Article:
Through much of the 1990s, prices for property and many goods kept falling in Japan. As layoffs increased and purchasing power declined, prices fell lower still, in a downward spiral of diminishing fortunes. Some fear the American economy could be sinking toward a similar fate, if a recession is deep and prolonged, as consumers lose spending power just as much of Europe, Asia and Latin America succumb to a slowdown.
Most economists say American policy makers have tools to avert the sort of deflationary black hole that captured Japan. Deflation fears last broke out in the United States in 2003, but the Federal Reserve defeated the menace with low interest rates that kept the economy growing. This time, the Fed is again being aggressive, dropping its target rate to 1% this week. And the government’s various bailout plans have also pumped money into the economy.
“If you print enough money, you can create inflation,” said Kenneth S. Rogoff, a former chief economist at the International Monetary Fund and now a professor at Harvard.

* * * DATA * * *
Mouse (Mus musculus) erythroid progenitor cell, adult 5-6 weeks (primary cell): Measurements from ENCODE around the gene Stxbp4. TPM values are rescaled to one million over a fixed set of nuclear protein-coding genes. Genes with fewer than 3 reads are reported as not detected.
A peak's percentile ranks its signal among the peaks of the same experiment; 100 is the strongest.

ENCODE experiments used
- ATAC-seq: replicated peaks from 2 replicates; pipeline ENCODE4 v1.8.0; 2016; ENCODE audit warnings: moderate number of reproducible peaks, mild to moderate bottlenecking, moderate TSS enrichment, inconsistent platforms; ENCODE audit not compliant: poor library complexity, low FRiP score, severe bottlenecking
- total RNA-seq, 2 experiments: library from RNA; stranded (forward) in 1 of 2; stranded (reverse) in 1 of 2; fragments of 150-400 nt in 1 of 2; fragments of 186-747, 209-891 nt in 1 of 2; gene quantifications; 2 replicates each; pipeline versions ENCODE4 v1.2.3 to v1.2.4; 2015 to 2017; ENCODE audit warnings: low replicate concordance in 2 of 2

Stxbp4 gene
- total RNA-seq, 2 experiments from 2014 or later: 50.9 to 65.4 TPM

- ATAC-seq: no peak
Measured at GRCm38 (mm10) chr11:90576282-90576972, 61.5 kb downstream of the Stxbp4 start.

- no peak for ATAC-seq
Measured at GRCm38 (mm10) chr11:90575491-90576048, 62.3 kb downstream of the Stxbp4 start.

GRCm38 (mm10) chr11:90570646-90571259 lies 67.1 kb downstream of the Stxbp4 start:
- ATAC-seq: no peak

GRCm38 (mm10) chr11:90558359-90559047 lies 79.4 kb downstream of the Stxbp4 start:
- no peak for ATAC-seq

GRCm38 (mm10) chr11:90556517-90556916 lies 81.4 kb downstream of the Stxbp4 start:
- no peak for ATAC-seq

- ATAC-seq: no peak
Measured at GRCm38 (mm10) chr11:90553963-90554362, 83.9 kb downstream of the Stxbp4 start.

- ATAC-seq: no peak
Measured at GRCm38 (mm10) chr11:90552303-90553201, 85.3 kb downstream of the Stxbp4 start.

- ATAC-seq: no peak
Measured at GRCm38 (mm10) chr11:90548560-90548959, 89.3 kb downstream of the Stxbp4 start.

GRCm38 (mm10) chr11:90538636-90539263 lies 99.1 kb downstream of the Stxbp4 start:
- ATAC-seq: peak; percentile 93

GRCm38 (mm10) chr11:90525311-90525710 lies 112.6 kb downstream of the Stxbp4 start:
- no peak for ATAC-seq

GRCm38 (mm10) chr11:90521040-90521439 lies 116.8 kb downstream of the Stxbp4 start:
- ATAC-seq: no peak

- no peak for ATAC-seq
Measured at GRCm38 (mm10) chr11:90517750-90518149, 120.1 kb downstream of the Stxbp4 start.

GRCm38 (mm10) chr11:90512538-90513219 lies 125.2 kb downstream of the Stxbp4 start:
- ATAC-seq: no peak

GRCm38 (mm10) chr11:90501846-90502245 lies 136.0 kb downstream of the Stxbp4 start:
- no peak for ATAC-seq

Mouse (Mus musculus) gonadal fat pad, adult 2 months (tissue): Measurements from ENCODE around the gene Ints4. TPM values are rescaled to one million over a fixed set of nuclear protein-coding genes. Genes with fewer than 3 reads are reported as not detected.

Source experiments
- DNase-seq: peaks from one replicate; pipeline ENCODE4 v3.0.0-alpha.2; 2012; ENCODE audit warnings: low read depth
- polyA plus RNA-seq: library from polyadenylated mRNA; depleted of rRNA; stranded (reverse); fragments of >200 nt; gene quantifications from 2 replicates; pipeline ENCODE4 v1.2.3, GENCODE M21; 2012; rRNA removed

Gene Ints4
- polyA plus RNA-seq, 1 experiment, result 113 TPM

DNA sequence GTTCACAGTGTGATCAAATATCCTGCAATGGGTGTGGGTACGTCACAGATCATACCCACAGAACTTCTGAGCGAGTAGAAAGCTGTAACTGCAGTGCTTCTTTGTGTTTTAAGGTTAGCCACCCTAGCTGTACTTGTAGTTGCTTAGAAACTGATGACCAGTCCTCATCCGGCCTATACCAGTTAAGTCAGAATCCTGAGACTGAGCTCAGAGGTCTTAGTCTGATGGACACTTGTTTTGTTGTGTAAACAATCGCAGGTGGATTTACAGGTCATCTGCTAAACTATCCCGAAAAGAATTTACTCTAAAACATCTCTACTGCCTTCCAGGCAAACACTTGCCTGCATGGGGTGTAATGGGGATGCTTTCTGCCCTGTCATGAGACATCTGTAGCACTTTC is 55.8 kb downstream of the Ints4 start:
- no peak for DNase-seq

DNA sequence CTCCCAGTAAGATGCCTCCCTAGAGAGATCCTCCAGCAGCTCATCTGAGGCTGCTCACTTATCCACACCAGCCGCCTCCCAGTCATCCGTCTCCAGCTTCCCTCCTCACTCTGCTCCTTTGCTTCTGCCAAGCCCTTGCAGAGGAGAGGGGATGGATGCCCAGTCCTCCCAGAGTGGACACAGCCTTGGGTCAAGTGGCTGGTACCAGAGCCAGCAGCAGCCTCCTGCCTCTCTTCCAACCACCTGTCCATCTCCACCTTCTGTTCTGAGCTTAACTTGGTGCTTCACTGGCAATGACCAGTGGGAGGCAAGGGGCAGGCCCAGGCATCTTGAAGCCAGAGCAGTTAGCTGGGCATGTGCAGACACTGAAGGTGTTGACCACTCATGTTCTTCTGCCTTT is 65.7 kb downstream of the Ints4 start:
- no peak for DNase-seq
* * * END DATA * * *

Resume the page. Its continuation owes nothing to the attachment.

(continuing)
But even as American authorities unleash credit, the threat has intensified. Not since the Depression have so many countries faced so much trouble at once. The financial crisis has gone global, like a virus mutating in the face of every experimental cure. From South Korea to Iceland to Brazil, the pandemic has spread, bringing with it a tightening of credit that has starved even healthy companies of finance.
“We’re entering a really fierce global recession,” Mr. Rogoff said. “A significant financial crisis has been allowed to morph into a full-fledged global panic. It’s a very dangerous situation. The danger is that instead of having a few bad years, we’ll have another lost decade.”
Global economic growth has flourished in recent years, much of it fertilized with borrowed investment. This raised kingdoms of houses in Florida and California, steel mills in Ukraine, slaughterhouses in Brazil and shopping malls in Turkey.